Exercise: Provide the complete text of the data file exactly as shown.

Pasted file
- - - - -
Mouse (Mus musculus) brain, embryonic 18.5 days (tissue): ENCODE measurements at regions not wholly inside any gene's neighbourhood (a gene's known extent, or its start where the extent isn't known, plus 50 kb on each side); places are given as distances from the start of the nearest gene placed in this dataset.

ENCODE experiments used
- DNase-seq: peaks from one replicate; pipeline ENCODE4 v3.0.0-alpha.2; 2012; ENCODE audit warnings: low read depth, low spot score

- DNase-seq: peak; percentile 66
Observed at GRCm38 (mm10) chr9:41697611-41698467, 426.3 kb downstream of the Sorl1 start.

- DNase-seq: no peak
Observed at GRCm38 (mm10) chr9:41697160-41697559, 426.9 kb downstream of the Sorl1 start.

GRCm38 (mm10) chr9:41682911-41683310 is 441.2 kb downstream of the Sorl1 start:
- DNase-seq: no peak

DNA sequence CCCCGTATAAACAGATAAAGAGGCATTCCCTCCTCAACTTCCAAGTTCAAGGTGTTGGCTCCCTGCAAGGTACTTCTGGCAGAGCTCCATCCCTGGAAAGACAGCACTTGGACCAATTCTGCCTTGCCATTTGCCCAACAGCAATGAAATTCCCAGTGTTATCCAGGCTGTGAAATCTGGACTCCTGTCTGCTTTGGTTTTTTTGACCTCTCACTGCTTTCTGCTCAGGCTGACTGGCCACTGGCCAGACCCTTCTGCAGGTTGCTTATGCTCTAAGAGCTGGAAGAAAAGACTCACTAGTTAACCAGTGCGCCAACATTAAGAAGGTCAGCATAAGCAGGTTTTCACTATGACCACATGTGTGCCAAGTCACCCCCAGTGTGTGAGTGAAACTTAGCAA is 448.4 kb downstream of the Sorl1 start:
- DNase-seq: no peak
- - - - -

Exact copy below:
Mouse (Mus musculus) brain, embryonic 18.5 days (tissue): ENCODE measurements at regions not wholly inside any gene's neighbourhood (a gene's known extent, or its start where the extent isn't known, plus 50 kb on each side); places are given as distances from the start of the nearest gene placed in this dataset.

ENCODE experiments used
- DNase-seq: peaks from one replicate; pipeline ENCODE4 v3.0.0-alpha.2; 2012; ENCODE audit warnings: low read depth, low spot score

- DNase-seq: peak; percentile 66
Observed at GRCm38 (mm10) chr9:41697611-41698467, 426.3 kb downstream of the Sorl1 start.

- DNase-seq: no peak
Observed at GRCm38 (mm10) chr9:41697160-41697559, 426.9 kb downstream of the Sorl1 start.

GRCm38 (mm10) chr9:41682911-41683310 is 441.2 kb downstream of the Sorl1 start:
- DNase-seq: no peak

DNA sequence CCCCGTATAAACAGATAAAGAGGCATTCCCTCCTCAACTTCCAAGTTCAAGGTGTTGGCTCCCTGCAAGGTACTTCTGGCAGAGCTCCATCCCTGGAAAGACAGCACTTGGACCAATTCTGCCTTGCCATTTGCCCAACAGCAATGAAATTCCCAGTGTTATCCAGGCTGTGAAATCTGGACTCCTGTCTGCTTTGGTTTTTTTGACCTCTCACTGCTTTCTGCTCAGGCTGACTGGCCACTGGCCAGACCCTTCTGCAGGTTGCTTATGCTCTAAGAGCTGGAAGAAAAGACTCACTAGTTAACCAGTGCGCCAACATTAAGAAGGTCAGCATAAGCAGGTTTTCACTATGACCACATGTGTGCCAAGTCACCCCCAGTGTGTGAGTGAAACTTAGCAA is 448.4 kb downstream of the Sorl1 start:
- DNase-seq: no peak